James Liang And The Volkswagen Emission Scandal Essay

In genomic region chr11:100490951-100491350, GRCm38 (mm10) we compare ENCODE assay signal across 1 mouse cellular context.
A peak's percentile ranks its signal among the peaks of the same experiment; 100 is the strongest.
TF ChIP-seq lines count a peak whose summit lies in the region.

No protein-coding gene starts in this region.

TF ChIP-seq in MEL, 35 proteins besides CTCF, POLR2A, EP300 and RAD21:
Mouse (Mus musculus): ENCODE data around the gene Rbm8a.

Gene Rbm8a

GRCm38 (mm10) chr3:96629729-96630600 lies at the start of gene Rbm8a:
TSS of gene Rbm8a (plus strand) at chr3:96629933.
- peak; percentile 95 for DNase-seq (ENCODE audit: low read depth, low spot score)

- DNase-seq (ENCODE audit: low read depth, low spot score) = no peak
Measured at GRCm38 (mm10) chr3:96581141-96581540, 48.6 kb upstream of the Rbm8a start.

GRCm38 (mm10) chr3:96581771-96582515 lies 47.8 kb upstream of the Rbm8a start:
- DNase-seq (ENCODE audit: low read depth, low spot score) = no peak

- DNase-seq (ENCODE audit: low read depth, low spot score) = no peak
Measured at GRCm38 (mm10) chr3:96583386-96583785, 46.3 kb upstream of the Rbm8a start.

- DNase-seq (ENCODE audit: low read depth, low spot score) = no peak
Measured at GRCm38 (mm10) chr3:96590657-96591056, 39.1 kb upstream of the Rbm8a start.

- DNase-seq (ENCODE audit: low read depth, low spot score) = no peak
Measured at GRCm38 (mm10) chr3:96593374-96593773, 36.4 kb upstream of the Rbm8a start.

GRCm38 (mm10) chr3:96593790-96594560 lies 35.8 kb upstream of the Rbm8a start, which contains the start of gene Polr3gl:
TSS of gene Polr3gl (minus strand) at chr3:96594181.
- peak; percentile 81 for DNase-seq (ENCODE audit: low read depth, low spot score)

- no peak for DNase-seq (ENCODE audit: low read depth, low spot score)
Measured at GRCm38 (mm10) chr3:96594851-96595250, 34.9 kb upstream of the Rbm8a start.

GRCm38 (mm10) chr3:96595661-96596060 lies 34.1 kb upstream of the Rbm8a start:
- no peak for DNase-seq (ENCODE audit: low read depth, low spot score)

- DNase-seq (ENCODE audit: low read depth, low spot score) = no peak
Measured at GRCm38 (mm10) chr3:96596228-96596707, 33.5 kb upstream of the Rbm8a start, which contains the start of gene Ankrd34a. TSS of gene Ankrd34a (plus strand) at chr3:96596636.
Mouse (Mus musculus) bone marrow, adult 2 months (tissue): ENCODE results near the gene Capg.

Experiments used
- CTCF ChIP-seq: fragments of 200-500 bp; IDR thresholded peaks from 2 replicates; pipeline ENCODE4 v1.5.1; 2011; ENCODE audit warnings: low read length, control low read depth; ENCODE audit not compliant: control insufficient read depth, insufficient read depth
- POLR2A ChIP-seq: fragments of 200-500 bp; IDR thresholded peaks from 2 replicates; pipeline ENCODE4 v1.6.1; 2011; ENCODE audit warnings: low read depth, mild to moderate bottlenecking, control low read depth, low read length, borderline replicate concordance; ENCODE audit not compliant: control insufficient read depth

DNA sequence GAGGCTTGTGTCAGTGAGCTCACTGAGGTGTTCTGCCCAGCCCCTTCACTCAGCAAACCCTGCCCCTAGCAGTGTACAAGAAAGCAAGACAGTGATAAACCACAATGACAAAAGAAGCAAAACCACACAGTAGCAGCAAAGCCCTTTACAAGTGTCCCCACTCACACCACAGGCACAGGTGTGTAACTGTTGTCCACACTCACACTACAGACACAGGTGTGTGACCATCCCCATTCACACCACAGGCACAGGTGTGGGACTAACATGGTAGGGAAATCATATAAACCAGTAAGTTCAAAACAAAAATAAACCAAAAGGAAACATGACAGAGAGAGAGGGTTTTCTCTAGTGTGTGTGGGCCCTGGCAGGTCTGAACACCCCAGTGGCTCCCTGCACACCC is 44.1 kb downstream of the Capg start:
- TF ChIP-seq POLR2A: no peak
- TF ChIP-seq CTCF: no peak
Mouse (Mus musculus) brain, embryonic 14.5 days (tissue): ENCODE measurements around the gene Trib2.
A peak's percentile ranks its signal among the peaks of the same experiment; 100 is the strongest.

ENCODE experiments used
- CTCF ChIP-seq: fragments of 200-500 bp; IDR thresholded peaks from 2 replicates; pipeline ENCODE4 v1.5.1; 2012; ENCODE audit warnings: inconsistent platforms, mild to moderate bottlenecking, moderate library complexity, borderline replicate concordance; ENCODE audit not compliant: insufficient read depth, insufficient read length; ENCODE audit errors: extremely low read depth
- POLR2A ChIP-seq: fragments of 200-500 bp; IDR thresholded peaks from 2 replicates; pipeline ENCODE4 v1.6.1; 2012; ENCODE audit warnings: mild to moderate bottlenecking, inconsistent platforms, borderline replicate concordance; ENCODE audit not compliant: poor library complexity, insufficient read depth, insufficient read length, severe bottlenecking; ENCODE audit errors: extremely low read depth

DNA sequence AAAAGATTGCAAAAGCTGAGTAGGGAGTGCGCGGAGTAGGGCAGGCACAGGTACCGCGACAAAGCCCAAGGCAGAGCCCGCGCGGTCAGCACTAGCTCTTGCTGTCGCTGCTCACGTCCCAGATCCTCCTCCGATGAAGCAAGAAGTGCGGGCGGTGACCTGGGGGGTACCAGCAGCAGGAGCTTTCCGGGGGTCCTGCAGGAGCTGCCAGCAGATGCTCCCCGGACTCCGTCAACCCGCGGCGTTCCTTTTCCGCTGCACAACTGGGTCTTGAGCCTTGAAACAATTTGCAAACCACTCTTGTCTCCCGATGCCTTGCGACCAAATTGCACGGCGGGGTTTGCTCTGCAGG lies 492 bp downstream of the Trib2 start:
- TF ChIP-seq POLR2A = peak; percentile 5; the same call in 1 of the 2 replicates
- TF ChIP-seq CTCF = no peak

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James Liang and the Volkswagen Emission Scandal An Ethical Examination On September 9, 2016, a veteran engineer of Volkswagen AG by the name of James Robert Liang pleaded guilty to charges of conspiracy to defraud the government, committing wire fraud, and violating the U.S. Clean Air Act. While working in Germany in 2006, Liang was part of a team charged with producing a new fuel-efficient diesel engine that satisfied new U.S. regulations on vehicle emissions. He and his team eventually came to the conclusion that their engine could not satisfy these new regulations while maintaining consumer expectations of engine performance. Their solution to this dilemma was to implement illegal software (known as a “defeat device”) into newly produced vehicles sold in the U.S. The purpose of this software was to detect any emissions test being performed on a vehicle and alter the results to show cleaner emissions on the onboard computer. Nearly 500,000 vehicles with this defeat device were sold in the U.S.; by 2008, consumers began to experience issues in their vehicles (not knowing it was due to the emission test software), and Liang worked to refine the device even further. The entirety of the scandal eventually came into the public spotlight in 2015 (Guess, 2016, p.1). The subsequent paragraphs of this essay will first discuss Kantian duty ethics and rule utilitarianism, and focus on analyzing the moral implications of Liang’s actions in reference to these moral theories. Kantian
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